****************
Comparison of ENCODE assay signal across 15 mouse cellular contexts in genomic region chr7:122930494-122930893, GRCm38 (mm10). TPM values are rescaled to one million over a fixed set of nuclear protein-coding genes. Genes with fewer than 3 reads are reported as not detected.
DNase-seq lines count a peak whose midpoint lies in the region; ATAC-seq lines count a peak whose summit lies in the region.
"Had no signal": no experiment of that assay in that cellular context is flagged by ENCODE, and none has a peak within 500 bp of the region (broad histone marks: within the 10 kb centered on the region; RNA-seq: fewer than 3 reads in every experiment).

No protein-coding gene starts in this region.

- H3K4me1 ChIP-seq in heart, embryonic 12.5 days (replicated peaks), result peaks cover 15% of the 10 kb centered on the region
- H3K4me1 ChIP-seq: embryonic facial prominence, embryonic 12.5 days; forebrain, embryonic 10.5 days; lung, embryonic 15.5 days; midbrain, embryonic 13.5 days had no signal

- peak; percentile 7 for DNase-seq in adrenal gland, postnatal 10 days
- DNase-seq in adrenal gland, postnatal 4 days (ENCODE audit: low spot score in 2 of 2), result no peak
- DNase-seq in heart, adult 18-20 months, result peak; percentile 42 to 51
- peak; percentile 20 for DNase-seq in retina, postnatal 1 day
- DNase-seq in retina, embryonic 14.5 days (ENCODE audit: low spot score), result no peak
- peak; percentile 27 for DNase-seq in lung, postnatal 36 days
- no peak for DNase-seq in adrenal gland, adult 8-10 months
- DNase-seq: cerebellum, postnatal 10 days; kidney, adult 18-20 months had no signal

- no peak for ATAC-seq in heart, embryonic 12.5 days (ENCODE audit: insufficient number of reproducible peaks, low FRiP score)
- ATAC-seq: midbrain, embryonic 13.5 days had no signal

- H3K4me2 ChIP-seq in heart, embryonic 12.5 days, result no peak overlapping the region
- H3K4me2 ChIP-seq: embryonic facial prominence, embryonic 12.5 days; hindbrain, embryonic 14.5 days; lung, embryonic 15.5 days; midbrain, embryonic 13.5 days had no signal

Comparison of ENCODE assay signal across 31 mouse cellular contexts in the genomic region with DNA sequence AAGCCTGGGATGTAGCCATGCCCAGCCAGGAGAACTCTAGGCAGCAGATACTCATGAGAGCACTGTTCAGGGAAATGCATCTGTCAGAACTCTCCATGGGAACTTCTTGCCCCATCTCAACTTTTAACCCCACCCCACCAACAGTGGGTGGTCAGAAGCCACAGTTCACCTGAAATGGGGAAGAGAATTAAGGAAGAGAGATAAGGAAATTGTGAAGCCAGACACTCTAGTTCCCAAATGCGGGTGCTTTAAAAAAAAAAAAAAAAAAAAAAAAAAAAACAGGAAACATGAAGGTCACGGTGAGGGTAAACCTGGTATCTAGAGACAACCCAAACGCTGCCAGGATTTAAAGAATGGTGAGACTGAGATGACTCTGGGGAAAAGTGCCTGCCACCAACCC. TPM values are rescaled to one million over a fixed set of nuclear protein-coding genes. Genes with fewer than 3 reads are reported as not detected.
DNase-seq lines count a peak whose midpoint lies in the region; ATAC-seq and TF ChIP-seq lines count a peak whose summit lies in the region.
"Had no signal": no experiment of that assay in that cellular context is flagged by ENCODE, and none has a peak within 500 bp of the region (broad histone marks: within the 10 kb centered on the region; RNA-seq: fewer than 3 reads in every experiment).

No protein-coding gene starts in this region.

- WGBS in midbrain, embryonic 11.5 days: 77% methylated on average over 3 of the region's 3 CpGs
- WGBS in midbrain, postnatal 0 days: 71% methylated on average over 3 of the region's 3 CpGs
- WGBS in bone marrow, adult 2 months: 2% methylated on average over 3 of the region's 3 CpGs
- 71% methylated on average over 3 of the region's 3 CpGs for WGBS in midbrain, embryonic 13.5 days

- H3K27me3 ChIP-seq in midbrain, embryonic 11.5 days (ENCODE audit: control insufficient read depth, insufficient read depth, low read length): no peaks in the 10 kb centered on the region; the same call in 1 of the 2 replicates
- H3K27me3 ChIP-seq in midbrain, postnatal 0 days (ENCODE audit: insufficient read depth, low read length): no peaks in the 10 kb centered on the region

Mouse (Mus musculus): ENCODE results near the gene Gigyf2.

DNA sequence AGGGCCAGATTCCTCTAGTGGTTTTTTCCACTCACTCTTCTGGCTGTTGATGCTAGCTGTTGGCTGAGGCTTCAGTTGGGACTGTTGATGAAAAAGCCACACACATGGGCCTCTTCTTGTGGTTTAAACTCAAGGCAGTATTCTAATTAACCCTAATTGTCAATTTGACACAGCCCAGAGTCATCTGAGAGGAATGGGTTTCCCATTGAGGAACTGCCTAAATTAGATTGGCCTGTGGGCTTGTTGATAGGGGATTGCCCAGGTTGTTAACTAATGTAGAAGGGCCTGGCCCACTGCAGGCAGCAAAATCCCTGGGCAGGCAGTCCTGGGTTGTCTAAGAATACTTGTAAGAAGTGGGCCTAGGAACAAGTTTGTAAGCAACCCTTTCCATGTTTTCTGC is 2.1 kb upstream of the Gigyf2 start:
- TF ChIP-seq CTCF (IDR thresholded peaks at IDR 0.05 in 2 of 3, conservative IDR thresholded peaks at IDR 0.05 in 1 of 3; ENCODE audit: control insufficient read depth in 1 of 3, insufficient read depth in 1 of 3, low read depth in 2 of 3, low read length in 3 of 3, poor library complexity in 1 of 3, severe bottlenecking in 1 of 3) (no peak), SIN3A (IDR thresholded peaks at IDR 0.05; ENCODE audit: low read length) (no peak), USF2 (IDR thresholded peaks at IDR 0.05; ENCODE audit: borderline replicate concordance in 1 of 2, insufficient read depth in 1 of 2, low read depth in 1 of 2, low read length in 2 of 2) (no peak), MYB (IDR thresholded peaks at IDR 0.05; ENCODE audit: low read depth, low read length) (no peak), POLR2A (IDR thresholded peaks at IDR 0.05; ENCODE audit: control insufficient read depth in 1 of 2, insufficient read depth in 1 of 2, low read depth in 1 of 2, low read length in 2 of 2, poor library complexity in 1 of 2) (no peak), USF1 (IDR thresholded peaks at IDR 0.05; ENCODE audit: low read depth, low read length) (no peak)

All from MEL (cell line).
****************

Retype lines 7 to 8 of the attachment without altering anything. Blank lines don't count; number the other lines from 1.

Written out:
- peak; percentile 7 for DNase-seq in adrenal gland, postnatal 10 days
- DNase-seq in adrenal gland, postnatal 4 days (ENCODE audit: low spot score in 2 of 2), result no peak